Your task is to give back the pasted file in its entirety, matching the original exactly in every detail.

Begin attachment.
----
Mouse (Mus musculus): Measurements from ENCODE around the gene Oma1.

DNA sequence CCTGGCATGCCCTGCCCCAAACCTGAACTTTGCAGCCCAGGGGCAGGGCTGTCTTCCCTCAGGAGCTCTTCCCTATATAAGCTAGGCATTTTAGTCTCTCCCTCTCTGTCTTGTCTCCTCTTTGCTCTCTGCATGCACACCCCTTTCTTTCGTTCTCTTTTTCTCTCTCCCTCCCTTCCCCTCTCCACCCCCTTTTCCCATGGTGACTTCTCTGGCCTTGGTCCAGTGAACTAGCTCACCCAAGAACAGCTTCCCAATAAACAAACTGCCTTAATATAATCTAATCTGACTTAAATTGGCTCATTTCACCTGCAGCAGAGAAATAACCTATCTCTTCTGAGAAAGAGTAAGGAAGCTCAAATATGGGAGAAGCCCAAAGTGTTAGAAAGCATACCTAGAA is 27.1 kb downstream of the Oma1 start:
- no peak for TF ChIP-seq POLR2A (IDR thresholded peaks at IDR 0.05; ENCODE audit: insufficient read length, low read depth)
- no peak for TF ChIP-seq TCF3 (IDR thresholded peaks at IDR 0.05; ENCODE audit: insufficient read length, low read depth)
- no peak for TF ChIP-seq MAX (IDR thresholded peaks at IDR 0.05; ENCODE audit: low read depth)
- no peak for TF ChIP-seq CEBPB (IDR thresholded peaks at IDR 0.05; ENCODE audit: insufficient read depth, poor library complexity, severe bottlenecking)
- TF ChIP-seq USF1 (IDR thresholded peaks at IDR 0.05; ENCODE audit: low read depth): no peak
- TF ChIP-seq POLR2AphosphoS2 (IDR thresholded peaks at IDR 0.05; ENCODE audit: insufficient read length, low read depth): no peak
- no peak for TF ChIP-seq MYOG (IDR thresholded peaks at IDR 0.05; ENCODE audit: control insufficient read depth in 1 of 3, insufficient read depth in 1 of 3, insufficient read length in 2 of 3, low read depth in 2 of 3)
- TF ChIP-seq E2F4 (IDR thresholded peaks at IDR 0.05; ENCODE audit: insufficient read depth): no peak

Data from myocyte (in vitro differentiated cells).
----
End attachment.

Mouse (Mus musculus): Measurements from ENCODE around the gene Oma1.

DNA sequence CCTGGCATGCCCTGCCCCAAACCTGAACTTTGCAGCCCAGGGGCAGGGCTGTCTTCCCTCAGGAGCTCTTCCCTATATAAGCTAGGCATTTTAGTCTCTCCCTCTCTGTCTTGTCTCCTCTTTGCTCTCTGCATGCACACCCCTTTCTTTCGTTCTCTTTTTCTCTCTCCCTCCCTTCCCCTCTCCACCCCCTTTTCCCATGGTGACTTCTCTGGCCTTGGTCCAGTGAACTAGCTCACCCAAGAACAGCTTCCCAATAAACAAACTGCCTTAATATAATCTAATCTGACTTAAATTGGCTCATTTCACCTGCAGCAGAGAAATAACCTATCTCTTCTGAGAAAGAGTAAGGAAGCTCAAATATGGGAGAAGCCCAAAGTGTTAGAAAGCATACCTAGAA is 27.1 kb downstream of the Oma1 start:
- no peak for TF ChIP-seq POLR2A (IDR thresholded peaks at IDR 0.05; ENCODE audit: insufficient read length, low read depth)
- no peak for TF ChIP-seq TCF3 (IDR thresholded peaks at IDR 0.05; ENCODE audit: insufficient read length, low read depth)
- no peak for TF ChIP-seq MAX (IDR thresholded peaks at IDR 0.05; ENCODE audit: low read depth)
- no peak for TF ChIP-seq CEBPB (IDR thresholded peaks at IDR 0.05; ENCODE audit: insufficient read depth, poor library complexity, severe bottlenecking)
- TF ChIP-seq USF1 (IDR thresholded peaks at IDR 0.05; ENCODE audit: low read depth): no peak
- TF ChIP-seq POLR2AphosphoS2 (IDR thresholded peaks at IDR 0.05; ENCODE audit: insufficient read length, low read depth): no peak
- no peak for TF ChIP-seq MYOG (IDR thresholded peaks at IDR 0.05; ENCODE audit: control insufficient read depth in 1 of 3, insufficient read depth in 1 of 3, insufficient read length in 2 of 3, low read depth in 2 of 3)
- TF ChIP-seq E2F4 (IDR thresholded peaks at IDR 0.05; ENCODE audit: insufficient read depth): no peak

Data from myocyte (in vitro differentiated cells).